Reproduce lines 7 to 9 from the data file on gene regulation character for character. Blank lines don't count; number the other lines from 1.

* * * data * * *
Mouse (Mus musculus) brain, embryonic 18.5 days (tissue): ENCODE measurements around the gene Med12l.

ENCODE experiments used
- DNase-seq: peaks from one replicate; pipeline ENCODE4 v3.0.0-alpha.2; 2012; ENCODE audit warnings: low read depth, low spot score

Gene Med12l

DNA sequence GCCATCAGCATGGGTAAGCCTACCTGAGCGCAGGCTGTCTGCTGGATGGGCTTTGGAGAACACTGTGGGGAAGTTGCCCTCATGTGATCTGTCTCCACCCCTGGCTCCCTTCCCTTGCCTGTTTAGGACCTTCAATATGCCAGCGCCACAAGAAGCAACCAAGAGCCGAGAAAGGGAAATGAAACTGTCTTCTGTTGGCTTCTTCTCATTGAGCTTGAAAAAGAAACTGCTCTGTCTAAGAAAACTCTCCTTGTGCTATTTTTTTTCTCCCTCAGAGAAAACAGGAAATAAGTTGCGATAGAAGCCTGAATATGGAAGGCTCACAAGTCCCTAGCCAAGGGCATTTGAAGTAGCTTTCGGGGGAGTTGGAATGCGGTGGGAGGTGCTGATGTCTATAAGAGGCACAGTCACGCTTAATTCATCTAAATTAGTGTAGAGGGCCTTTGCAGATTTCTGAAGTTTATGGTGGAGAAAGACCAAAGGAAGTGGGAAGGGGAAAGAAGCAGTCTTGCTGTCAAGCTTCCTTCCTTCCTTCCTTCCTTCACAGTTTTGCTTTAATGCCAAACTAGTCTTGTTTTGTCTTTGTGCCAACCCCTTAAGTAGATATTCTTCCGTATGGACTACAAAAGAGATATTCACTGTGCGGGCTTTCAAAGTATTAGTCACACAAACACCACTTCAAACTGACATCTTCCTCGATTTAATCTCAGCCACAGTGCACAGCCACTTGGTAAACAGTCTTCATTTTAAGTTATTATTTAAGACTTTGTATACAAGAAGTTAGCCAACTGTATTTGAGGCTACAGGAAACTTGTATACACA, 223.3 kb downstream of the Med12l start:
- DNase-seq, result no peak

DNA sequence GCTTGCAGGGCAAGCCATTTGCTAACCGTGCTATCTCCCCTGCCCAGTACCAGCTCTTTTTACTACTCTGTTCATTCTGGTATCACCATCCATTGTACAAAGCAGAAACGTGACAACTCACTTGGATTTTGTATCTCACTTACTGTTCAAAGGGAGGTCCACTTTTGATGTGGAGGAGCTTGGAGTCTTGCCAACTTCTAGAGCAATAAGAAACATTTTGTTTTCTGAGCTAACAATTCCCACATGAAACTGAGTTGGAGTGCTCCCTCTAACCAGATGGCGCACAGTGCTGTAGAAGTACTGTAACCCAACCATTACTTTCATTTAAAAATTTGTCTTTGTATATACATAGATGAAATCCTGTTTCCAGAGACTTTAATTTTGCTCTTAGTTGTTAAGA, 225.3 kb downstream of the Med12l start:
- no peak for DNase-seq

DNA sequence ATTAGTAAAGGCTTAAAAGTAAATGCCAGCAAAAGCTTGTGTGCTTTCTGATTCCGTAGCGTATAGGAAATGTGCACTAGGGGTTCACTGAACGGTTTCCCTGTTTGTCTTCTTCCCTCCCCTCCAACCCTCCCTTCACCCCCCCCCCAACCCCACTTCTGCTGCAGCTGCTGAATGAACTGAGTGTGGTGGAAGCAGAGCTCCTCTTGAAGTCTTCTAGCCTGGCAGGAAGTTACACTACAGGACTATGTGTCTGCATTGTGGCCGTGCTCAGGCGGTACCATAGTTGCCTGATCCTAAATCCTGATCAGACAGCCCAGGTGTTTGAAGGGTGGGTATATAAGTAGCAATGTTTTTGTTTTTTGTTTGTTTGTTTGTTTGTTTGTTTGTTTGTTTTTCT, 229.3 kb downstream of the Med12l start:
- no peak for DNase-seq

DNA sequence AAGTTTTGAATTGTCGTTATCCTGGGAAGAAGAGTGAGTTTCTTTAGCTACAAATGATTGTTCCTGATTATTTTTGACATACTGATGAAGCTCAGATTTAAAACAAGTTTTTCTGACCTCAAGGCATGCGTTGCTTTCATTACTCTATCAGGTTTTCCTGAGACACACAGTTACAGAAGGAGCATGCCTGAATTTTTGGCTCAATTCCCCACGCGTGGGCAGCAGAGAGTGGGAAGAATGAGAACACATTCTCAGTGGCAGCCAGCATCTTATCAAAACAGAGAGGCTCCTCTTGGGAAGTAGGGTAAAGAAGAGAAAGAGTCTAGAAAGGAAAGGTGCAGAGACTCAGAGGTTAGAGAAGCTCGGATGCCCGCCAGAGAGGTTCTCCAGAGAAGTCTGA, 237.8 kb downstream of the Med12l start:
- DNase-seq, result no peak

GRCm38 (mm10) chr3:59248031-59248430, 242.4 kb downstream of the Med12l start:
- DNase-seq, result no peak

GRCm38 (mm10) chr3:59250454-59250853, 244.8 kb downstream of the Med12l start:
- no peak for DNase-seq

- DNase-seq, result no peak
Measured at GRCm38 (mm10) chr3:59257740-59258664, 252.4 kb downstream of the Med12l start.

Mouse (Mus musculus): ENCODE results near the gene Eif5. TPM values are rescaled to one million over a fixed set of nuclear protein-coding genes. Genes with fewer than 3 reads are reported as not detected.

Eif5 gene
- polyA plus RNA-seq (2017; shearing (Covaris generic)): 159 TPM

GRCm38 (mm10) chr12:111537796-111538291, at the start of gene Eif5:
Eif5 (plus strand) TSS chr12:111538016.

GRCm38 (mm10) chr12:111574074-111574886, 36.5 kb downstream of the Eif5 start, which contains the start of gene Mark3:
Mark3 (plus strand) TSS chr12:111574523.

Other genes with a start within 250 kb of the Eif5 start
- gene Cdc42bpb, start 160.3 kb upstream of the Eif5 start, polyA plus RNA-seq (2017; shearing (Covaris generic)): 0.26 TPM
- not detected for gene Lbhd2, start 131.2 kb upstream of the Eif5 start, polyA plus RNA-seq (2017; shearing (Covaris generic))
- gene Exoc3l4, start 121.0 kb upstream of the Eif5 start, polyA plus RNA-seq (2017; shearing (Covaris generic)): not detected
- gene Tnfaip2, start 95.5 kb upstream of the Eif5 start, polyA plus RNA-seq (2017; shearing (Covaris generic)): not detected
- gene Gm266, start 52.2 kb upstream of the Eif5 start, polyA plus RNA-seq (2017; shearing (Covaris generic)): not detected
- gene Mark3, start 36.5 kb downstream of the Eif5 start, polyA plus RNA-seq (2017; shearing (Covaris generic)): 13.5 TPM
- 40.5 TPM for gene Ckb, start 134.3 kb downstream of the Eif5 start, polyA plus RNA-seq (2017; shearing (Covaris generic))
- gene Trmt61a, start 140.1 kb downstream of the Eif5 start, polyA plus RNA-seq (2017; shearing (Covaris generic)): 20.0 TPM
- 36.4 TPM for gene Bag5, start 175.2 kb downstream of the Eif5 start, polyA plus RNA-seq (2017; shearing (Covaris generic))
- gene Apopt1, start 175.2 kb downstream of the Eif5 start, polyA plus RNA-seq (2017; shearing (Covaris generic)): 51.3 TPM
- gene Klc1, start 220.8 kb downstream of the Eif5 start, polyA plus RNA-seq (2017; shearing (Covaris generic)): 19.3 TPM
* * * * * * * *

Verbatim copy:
DNA sequence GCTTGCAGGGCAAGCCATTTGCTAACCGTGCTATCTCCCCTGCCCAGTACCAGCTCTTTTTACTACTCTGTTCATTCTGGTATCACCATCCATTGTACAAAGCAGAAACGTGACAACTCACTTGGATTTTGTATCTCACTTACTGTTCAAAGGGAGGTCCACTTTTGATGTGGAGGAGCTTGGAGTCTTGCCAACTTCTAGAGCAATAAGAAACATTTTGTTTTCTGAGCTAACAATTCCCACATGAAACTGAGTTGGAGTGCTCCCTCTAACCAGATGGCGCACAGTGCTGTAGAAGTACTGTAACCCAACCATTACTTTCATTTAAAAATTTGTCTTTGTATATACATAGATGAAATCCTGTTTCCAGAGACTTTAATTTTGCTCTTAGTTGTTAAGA, 225.3 kb downstream of the Med12l start:
- no peak for DNase-seq

DNA sequence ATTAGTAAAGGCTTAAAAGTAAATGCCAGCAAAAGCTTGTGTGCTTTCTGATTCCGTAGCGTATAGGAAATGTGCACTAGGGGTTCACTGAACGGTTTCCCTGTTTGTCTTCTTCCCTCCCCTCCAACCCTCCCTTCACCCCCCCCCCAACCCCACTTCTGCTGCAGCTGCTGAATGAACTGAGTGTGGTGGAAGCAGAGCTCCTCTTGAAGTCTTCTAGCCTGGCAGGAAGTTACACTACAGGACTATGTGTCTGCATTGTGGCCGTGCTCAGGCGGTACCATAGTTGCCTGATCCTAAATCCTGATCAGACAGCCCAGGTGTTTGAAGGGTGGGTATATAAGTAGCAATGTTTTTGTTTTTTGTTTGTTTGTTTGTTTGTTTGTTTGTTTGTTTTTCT, 229.3 kb downstream of the Med12l start: